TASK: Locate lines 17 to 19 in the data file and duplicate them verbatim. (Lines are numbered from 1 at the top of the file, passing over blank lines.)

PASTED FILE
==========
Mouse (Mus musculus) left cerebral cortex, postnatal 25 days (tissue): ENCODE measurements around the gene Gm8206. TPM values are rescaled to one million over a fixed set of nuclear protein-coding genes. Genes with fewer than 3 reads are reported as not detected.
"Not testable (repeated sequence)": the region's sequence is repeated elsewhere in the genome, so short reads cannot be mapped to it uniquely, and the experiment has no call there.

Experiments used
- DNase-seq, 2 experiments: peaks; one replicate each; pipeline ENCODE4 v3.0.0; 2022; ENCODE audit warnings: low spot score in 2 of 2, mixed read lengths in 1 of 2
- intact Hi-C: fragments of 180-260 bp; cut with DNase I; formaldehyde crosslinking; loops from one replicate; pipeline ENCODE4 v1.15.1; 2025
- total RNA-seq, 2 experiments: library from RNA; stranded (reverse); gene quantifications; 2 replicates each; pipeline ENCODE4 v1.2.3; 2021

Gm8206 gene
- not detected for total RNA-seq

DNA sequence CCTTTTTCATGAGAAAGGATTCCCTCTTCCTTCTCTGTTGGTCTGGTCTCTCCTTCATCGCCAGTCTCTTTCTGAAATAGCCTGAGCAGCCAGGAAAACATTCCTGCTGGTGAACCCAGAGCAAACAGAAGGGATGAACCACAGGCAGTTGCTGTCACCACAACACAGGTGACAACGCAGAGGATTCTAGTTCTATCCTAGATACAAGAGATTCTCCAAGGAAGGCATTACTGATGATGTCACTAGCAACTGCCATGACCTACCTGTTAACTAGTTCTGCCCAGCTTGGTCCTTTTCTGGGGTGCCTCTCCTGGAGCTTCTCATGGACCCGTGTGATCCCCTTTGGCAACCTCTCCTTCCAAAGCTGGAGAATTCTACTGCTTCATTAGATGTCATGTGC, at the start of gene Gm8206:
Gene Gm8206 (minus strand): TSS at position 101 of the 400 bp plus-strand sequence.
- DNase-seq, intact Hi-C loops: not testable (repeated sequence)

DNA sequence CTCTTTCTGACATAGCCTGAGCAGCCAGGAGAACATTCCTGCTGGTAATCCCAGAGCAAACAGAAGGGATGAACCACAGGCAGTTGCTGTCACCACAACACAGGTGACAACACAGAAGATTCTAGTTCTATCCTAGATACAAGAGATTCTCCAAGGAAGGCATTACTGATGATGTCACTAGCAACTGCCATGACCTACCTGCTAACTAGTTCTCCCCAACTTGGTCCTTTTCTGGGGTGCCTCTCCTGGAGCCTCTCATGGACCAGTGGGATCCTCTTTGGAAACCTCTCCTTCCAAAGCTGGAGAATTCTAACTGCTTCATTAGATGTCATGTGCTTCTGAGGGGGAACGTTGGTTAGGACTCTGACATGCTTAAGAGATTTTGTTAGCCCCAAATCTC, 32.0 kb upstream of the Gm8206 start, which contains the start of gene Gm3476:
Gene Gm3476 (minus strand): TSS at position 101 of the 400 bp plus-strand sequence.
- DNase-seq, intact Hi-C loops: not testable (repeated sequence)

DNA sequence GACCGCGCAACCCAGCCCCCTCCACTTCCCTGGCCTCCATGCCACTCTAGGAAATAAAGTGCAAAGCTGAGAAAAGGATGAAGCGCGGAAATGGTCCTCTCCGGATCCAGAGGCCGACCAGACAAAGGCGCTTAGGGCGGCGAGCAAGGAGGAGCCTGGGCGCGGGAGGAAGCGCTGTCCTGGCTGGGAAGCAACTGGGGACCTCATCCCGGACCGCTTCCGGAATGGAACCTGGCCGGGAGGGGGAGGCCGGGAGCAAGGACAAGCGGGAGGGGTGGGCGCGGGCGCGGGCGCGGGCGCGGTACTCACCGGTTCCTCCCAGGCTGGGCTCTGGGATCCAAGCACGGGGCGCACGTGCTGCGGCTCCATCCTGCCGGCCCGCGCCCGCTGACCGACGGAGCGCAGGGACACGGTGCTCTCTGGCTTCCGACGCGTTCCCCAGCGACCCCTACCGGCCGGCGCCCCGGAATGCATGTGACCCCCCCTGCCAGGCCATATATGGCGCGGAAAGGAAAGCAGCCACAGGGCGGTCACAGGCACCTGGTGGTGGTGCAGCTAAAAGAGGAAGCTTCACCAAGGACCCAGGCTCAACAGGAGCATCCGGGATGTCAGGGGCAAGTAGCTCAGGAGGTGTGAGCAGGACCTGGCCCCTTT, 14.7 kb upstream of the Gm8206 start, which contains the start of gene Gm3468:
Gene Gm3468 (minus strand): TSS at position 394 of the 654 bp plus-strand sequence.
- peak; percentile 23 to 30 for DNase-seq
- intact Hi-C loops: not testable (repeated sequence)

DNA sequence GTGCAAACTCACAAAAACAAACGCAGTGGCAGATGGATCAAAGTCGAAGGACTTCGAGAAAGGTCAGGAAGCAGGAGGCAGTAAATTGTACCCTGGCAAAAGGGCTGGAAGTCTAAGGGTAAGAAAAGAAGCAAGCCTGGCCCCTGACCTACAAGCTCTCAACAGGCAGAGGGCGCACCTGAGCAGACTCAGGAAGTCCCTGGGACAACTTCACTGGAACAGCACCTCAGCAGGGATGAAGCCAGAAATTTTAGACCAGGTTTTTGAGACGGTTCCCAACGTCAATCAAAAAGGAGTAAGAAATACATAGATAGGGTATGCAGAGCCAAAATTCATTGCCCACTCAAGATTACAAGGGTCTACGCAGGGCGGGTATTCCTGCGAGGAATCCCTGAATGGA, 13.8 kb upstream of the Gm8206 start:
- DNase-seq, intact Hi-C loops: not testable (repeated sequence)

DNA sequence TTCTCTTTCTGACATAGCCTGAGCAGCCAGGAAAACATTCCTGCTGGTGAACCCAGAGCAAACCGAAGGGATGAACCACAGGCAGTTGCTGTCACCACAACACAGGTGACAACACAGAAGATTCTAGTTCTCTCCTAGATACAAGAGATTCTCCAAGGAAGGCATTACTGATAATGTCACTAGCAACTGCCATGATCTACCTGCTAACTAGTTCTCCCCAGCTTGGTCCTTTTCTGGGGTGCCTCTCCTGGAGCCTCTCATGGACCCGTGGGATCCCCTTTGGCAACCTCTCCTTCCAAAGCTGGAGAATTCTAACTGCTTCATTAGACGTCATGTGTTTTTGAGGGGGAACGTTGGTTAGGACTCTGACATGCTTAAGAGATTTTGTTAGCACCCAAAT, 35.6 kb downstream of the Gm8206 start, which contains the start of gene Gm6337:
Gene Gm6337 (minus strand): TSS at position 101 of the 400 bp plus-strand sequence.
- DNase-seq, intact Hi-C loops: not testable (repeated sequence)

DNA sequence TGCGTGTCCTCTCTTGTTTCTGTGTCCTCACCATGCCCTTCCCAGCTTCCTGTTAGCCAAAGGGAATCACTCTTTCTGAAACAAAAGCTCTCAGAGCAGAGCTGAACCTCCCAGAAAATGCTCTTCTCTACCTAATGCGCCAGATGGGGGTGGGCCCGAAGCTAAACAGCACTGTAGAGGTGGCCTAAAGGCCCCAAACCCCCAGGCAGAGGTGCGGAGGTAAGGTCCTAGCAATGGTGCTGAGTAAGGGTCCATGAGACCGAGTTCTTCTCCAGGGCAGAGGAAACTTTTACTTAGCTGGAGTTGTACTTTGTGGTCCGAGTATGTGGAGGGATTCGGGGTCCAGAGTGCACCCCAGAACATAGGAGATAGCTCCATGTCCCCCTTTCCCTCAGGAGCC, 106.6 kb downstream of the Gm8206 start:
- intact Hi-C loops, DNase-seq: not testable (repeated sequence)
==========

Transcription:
- peak; percentile 23 to 30 for DNase-seq
- intact Hi-C loops: not testable (repeated sequence)

DNA sequence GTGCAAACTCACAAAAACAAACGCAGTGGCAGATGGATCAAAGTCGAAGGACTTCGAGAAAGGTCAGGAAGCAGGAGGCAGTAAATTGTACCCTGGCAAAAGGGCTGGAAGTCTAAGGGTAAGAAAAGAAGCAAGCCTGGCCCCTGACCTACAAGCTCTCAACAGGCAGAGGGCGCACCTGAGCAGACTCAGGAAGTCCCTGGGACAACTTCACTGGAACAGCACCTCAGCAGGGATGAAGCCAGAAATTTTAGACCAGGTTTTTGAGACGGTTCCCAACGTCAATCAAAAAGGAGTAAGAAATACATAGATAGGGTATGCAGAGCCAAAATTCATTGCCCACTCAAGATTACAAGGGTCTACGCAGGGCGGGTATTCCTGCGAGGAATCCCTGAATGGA, 13.8 kb upstream of the Gm8206 start: